No.  PPE (including lab coat and gloves) must not be worn in public (non-lab) spaces or outside of the building.  Instead of wearing PPE, package your materials so that everything is appropriately contained.  Use secondary containment to protect not only yourself, but also the rest of the University and the community at large.

3. How do I get rid of empty gas cylinders?

Contact the Airgas Penn support group at 855-636-6316 to enter a ticket for the request of additional empty gas cylinders pick-ups.  Airgas is able to take most gas cylinders, but if you are unsure if your cylinder is eligible for Airgas pick-up, just ask when you call.


1. Who do I contact to have my Biosafety Cabinet serviced?

Technical Safety Services (TSS) is a new BSC vendor available on campus that provides certification and repair services.   See the BSC Certification & Repair section of the Biosafety Cabinet page on the EHRS website for more information about how to contact TSS and how to prepare your cabinet for service.

2. What’s the difference between a Biosafety Cabinet, a Clean Bench and a Chemical Fume Hood?

Biosafety Cabinets (BSCs) are used when working with infectious agents and human source material to protect the product, personnel, and environment. Clean benches provide protection for the product only. Fume hood are used for handling chemicals and protect personnel only. More information on Biosafety Cabinets can be found on our website at Biosafety Cabinets.  More information on Fume Hoods can be found our website at Fume Hood Specifications.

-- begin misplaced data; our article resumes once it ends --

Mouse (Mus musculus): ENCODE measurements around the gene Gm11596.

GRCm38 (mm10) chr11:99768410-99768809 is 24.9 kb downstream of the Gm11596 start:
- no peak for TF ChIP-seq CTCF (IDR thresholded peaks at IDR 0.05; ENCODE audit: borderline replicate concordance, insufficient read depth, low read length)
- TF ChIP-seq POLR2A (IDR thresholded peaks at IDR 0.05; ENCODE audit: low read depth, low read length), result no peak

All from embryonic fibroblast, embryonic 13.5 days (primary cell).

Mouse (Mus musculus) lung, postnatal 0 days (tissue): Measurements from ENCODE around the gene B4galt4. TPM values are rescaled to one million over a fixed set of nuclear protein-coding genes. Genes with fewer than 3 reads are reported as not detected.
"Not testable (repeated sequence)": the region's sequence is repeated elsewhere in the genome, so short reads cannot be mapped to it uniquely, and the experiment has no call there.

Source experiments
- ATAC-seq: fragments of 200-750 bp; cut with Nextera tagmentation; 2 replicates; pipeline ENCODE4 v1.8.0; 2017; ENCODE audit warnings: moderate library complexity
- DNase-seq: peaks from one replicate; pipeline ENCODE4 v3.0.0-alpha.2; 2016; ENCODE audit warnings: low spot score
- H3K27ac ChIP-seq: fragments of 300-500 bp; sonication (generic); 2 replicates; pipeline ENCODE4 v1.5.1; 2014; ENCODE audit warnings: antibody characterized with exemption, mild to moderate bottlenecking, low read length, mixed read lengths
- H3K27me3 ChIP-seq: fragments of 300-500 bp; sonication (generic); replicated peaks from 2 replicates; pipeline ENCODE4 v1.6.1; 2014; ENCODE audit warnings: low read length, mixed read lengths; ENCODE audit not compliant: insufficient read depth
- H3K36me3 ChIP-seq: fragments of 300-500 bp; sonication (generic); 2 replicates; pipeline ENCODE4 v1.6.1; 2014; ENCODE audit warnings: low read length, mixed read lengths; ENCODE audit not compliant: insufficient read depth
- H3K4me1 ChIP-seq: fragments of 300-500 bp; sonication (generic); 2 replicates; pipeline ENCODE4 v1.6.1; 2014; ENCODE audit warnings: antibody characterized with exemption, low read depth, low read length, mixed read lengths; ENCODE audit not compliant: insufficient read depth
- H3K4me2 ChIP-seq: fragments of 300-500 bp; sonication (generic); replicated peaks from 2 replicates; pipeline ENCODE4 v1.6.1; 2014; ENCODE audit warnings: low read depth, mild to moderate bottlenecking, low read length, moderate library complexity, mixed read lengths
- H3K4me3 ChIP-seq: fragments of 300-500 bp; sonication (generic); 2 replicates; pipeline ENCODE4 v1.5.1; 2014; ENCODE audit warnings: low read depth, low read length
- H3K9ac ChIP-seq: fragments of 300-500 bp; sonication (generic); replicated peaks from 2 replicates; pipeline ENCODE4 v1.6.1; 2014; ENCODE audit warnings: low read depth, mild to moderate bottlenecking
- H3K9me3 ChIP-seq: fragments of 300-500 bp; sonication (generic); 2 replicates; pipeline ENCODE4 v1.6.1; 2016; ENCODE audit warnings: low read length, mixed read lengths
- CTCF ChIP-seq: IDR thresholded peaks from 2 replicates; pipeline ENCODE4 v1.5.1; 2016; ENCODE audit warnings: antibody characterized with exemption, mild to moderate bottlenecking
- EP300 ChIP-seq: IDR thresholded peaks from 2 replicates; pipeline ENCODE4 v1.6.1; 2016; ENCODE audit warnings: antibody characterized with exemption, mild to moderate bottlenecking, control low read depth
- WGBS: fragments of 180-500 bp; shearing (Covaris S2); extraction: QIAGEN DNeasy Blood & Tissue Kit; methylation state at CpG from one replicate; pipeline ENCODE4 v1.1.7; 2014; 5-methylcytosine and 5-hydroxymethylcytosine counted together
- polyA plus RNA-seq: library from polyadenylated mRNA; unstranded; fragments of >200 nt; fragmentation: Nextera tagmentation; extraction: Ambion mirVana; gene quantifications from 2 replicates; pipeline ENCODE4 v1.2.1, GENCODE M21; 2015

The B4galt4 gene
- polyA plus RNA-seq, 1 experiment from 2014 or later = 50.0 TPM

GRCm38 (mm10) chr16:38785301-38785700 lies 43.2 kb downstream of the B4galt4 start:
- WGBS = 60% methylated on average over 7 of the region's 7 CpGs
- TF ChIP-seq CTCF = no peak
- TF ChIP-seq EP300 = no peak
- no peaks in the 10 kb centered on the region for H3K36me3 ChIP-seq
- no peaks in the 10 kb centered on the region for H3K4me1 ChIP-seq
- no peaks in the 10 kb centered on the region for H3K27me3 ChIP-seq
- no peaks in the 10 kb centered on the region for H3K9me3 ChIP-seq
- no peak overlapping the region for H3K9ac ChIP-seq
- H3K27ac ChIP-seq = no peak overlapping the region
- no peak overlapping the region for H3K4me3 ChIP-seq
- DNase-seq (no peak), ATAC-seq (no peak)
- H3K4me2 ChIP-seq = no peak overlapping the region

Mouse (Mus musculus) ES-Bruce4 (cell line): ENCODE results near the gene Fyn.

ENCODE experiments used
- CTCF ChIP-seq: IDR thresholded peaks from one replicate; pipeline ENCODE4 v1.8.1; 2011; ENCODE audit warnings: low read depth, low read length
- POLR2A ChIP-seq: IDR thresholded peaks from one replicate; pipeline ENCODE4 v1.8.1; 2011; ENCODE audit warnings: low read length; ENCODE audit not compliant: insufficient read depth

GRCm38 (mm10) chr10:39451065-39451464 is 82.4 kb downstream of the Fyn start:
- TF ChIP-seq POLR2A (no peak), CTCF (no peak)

comparison of three equipment types

3. How do I safely conduct flame sterilization on an open bench using ethanol?

We do not recommend using ethanol and flame sterilization and encourage alternative approaches. However, if you must, EHRS recommends following the guidance for suggested PPE, work area preparation, ethanol preparation, etc. outlined on our recently created Fact Sheet: Flame Sterilization on the Open Bench

4. How do I properly dispose of a disposable sharps container?

The lid for disposable sharps waste container must be closed and lid securely fastened when the container is 2/3 full.  To properly dispose, first autoclave the closed container if is contains biological contaminants, then place it in the biohazardous collection bin (*do not autoclave chemically contaminated sharps).  If you do not have access to an autoclave, set up an account with Curtis Bay Energy to use their Reusable Sharps Containers.  For more information, refer to Proper Disposal of Sharp Objects and Laboratory Waste Disposal Guide.

5. My lab participates in the Reusable Sharps Container Program and one of our reusable sharps containers has not been emptied. What should I do?